The great debate : the politics of the secondary school curriculum, 1976-1988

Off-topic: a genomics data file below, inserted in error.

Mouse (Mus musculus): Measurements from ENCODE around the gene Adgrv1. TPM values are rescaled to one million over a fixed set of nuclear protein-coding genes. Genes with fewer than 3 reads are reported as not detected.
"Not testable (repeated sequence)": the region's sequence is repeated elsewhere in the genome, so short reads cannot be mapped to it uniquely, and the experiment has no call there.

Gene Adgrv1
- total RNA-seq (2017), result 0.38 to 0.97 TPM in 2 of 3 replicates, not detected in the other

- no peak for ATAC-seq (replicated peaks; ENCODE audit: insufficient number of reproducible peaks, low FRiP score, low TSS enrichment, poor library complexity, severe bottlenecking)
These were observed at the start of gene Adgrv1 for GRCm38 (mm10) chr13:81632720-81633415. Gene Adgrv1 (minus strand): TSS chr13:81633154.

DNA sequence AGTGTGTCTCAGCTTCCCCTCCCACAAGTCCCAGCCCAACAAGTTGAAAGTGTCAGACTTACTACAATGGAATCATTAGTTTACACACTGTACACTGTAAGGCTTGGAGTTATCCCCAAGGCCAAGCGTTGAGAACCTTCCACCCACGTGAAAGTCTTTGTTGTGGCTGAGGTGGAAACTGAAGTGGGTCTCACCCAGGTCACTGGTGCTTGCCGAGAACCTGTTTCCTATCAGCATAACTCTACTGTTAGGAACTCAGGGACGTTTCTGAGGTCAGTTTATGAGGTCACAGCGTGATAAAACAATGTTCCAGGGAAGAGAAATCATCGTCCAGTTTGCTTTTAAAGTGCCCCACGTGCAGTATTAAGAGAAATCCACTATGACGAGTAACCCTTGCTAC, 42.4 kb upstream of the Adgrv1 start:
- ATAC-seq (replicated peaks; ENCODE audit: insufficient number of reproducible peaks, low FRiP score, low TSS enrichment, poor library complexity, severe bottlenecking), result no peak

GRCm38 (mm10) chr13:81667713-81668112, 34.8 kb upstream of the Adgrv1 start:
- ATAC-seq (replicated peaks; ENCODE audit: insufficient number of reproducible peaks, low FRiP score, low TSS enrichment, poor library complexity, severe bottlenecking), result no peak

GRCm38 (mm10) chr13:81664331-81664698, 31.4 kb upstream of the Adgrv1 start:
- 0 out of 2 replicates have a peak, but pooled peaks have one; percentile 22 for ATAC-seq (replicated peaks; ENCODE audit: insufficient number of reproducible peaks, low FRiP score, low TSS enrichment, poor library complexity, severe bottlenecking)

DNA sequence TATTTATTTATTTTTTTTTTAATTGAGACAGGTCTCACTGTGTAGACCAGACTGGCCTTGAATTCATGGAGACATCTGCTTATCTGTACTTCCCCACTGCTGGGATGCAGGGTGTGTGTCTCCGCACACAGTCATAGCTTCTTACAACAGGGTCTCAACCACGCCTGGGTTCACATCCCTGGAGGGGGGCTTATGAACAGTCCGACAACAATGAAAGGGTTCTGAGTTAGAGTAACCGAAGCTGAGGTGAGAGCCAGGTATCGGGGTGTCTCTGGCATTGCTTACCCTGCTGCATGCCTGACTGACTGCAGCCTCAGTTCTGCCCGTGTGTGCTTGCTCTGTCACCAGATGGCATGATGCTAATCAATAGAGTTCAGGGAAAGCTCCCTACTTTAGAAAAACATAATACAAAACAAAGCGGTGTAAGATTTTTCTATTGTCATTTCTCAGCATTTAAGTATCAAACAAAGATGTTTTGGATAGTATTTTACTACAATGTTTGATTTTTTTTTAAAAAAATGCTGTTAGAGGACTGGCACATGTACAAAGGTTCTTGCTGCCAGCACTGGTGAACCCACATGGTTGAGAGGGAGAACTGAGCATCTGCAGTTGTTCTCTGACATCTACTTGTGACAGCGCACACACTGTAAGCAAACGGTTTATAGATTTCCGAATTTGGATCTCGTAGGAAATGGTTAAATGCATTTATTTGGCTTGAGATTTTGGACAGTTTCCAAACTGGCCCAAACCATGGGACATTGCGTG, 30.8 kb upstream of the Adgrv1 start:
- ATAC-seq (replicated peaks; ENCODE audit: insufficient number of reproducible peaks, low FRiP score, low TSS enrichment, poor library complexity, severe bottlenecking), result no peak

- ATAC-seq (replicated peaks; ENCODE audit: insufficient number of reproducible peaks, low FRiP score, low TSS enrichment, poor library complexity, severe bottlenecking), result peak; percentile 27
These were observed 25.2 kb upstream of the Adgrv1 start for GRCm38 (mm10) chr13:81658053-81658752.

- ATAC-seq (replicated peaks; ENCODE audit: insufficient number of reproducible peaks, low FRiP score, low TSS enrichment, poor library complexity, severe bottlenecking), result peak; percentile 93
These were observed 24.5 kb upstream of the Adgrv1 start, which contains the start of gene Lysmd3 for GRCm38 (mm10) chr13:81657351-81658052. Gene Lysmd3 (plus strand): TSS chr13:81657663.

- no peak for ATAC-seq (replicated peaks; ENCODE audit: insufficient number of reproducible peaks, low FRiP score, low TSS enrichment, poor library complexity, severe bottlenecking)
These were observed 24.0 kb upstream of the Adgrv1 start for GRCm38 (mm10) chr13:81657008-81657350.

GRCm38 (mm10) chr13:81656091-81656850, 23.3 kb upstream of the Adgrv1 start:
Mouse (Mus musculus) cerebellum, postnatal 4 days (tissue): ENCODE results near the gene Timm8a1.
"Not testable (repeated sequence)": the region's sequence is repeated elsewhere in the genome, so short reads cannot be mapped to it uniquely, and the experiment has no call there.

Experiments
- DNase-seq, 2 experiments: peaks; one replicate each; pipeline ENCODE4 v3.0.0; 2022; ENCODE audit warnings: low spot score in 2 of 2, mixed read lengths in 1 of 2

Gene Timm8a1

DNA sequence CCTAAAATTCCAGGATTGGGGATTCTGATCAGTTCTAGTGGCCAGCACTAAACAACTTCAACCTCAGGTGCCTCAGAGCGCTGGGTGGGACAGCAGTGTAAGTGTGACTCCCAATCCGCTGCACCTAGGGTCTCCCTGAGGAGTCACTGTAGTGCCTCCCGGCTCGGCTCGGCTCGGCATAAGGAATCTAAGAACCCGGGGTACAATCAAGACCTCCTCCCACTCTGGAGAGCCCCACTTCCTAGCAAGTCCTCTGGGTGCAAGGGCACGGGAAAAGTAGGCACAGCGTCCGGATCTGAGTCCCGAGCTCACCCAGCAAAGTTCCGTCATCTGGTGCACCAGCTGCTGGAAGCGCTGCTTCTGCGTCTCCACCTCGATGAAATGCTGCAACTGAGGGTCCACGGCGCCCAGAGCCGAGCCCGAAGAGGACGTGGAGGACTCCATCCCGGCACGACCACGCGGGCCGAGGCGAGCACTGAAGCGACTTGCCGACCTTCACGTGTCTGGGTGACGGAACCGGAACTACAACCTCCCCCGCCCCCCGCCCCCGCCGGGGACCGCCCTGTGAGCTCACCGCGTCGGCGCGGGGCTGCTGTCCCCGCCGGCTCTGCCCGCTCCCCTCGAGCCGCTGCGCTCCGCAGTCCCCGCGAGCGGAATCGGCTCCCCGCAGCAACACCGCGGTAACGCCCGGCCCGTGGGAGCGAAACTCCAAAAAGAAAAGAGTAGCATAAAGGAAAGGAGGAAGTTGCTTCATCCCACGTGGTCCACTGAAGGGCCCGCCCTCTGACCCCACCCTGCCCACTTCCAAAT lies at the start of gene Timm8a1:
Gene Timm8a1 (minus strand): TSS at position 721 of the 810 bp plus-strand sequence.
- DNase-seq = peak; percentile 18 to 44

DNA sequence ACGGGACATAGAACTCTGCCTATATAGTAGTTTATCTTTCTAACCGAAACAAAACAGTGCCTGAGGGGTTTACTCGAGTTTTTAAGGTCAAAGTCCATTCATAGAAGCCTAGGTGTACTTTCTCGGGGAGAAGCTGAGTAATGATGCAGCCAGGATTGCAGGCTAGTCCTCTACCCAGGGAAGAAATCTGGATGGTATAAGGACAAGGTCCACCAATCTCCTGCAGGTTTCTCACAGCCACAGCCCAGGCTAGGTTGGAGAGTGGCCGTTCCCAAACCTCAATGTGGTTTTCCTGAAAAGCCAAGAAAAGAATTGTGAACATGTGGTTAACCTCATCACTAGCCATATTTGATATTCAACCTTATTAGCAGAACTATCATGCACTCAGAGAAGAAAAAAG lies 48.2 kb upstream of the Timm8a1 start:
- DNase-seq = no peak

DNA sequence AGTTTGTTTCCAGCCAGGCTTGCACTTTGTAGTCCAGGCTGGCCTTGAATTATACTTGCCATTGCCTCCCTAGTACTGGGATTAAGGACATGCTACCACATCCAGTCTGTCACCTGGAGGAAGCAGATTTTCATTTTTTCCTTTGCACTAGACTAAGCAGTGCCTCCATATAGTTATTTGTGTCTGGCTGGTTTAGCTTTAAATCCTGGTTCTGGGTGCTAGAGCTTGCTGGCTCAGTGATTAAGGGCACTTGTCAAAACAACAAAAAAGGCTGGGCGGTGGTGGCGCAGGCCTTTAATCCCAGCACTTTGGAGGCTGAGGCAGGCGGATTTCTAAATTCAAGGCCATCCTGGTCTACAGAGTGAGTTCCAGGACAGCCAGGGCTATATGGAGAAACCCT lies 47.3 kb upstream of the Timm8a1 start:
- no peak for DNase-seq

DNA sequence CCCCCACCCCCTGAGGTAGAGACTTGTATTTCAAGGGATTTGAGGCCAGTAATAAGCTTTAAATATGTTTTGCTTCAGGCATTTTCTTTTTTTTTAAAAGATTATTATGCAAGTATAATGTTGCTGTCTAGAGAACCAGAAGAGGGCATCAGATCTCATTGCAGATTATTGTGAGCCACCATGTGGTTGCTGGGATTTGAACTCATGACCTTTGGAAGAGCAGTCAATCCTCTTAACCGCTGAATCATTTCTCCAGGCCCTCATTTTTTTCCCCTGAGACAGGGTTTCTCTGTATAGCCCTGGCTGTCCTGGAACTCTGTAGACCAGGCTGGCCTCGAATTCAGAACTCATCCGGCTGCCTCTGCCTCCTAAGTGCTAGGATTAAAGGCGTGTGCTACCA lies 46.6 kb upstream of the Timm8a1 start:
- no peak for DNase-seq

This thesis can be described as an in-depth study of the politics of the secondary school curriculum - and, in particular, of the comprehensive school curricu.1unl - 1r: the twelve-year period from 1976 to 1988. It is, in effect, a contribution to contemporary history - an analysis of the Great Debate in education which began in 1976 and ended officially in 1977 while, in reality, continuing unabated in the succeeding years. The eight chapters of the thesis consider: the evolution of the comprehensive school curriculum from 1944 to 1976; the increasingly harsh criticisms of the comprehensive system and its teachers in the early 19705; the origins and authorship of the so-called Yellow Book and of James Callaghan's Ruskin College Speech; the moves towards a 'common' or 'core' curriculum for the secondary age range; the increasingly energetic thrust towards central control of the curriculum; the issues of differentiation, vocationalization and privatization; and the origins of the curriculum proposals in the 1988 Education Reform Act. It is argued that although there was clear evidence of disillusionment with the education system in general - and with the comprehensive reform in particular - in the late 1960s and early 1970s, it was the economic crisis of 1973-75 which finally caused the role and purpose of education to be subjected to close scrutiny by all political groupings in this country. The Callaghan initiative of 1976 was essentially the response of right-wing Labour to that IJ.; crisis, with an attempt to build a new consensus around more central control of the curriculum, greater teacher accountability and the more direct subordination of the secondary curriculum to the perceived needs of the economy. The 1988 Education Act can be seen as an expression of the often contradictory aims and objectives of right-wing groupings within the Conservative Party, with the debate about the desirability or otherwise of a centrally imposed national curriculum being a dear example of conflict within New Right ideology about the role of the state in a free market Society.